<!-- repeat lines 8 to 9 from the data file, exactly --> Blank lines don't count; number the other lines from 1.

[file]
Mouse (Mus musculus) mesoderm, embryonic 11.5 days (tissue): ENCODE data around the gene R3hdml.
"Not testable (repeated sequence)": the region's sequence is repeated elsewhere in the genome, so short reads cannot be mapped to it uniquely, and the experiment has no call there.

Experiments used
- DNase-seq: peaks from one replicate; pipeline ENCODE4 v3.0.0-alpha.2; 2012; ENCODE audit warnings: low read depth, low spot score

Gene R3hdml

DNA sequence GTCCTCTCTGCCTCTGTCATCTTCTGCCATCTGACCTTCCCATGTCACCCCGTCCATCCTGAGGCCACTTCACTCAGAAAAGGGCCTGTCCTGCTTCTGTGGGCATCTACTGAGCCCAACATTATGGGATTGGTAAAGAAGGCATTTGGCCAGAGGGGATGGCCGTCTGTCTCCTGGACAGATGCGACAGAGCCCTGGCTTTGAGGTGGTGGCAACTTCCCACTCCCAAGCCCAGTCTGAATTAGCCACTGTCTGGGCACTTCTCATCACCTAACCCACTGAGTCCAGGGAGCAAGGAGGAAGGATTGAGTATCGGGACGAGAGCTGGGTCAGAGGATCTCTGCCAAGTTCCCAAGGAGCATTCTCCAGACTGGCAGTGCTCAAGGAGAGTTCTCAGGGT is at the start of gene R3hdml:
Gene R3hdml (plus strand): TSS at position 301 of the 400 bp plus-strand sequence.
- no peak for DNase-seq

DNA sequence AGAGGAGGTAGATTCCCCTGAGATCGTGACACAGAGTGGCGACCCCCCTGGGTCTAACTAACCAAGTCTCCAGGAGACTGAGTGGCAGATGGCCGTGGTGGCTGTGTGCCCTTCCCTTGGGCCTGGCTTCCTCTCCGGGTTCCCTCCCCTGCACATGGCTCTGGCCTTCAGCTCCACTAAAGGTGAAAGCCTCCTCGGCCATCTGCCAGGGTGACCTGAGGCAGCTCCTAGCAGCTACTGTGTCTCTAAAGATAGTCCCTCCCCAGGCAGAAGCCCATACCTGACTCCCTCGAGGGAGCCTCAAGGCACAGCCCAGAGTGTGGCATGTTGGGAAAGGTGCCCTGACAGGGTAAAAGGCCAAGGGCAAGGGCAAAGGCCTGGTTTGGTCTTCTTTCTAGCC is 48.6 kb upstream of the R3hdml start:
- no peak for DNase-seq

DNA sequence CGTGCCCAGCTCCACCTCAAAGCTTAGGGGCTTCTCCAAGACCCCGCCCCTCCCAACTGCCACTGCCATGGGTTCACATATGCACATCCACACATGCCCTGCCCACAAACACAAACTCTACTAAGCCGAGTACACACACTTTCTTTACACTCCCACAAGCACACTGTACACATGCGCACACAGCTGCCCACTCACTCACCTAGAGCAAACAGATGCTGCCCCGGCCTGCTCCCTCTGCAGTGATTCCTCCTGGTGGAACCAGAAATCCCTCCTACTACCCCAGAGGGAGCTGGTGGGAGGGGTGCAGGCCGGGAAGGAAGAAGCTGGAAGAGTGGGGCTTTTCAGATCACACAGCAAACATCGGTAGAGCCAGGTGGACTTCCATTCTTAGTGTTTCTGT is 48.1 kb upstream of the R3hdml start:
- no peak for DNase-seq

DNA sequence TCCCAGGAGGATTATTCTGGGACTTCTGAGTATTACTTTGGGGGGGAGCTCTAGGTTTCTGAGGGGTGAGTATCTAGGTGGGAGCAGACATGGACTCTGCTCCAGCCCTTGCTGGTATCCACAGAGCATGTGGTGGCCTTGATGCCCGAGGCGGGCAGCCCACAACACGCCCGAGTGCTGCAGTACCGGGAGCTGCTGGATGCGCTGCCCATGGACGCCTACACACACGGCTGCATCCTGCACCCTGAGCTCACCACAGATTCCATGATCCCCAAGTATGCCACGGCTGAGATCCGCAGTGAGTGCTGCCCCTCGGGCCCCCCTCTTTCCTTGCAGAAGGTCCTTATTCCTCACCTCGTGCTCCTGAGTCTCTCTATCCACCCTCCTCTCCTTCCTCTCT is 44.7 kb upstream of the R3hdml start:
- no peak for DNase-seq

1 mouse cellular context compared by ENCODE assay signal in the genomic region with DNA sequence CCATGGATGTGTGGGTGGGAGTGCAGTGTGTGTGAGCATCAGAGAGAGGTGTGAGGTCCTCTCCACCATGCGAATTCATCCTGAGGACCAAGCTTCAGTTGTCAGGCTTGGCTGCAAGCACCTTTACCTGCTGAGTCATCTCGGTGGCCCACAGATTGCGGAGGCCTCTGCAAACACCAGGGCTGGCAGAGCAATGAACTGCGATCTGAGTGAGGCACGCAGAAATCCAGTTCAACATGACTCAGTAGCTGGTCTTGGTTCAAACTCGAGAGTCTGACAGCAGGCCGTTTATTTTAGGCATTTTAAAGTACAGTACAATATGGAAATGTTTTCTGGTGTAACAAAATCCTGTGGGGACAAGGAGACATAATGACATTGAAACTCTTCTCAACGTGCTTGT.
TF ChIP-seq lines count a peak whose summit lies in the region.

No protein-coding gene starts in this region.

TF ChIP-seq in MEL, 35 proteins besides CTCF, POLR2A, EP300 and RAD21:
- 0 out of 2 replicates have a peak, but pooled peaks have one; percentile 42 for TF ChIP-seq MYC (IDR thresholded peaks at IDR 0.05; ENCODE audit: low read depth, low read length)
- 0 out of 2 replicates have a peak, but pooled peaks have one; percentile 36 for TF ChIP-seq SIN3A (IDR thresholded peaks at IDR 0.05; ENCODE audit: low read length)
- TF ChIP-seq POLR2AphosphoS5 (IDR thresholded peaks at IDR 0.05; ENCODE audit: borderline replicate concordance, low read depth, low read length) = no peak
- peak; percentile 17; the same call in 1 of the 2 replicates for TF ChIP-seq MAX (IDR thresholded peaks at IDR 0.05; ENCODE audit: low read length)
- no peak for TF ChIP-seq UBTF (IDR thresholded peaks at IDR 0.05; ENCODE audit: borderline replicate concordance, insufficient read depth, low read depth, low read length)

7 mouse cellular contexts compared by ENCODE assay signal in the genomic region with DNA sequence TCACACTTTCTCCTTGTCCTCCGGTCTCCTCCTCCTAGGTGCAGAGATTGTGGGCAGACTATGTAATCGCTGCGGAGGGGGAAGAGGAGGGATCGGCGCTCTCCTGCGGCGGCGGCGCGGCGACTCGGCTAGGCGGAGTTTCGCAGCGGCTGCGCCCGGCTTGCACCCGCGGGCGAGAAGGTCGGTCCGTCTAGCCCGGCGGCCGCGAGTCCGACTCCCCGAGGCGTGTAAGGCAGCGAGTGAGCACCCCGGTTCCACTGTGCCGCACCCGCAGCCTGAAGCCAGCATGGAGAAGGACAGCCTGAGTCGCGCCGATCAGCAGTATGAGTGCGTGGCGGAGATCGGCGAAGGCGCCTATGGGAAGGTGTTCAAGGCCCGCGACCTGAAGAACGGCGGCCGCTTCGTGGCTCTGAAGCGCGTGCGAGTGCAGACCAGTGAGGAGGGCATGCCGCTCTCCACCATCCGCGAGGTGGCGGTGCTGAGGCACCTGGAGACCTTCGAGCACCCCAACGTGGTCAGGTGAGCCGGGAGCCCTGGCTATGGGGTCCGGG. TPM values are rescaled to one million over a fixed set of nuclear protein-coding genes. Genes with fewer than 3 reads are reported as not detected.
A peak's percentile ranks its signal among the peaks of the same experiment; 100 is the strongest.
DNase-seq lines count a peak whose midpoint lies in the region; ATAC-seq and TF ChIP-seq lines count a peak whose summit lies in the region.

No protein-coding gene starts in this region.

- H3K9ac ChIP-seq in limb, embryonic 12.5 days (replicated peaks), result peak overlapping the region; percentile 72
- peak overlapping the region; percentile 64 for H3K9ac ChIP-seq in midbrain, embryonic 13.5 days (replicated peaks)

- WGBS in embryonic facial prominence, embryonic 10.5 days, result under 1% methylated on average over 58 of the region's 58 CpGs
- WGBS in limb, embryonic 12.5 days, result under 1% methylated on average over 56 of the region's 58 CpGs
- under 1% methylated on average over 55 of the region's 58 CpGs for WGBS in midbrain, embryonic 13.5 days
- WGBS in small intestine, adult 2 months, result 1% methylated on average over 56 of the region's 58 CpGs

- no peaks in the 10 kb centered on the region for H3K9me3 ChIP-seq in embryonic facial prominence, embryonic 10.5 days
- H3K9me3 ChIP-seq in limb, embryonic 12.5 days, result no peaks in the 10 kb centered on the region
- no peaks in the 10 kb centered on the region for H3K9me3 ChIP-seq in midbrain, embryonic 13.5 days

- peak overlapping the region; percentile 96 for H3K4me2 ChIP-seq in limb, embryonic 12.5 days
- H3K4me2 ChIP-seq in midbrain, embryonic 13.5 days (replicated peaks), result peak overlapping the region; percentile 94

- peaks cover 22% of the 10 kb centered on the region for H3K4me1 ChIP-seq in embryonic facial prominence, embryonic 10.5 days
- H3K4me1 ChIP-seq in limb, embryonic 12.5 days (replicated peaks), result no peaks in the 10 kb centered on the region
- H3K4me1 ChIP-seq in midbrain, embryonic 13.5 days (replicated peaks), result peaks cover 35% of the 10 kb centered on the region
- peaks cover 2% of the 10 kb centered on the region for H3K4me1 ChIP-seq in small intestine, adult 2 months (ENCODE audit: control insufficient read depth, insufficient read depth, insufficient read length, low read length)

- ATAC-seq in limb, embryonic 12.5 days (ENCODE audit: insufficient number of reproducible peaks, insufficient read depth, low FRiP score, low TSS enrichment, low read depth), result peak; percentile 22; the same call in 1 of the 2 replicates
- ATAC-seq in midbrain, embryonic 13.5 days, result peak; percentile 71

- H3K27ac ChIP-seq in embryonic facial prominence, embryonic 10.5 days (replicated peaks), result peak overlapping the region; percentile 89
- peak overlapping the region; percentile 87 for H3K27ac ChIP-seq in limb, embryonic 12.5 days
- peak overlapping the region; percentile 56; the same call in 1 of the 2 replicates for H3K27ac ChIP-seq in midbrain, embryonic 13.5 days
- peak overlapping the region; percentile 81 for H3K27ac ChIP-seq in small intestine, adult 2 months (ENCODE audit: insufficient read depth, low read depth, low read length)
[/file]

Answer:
- no peak for DNase-seq

DNA sequence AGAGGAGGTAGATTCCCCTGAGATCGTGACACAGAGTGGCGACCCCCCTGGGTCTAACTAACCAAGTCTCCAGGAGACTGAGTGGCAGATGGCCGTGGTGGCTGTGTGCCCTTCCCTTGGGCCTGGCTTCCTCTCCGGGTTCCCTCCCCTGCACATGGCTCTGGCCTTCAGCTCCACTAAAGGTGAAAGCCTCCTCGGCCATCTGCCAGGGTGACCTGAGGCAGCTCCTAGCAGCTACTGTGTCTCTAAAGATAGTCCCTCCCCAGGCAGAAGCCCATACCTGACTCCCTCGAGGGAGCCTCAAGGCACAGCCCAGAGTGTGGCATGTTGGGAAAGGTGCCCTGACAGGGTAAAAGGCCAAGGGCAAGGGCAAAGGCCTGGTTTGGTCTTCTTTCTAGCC is 48.6 kb upstream of the R3hdml start: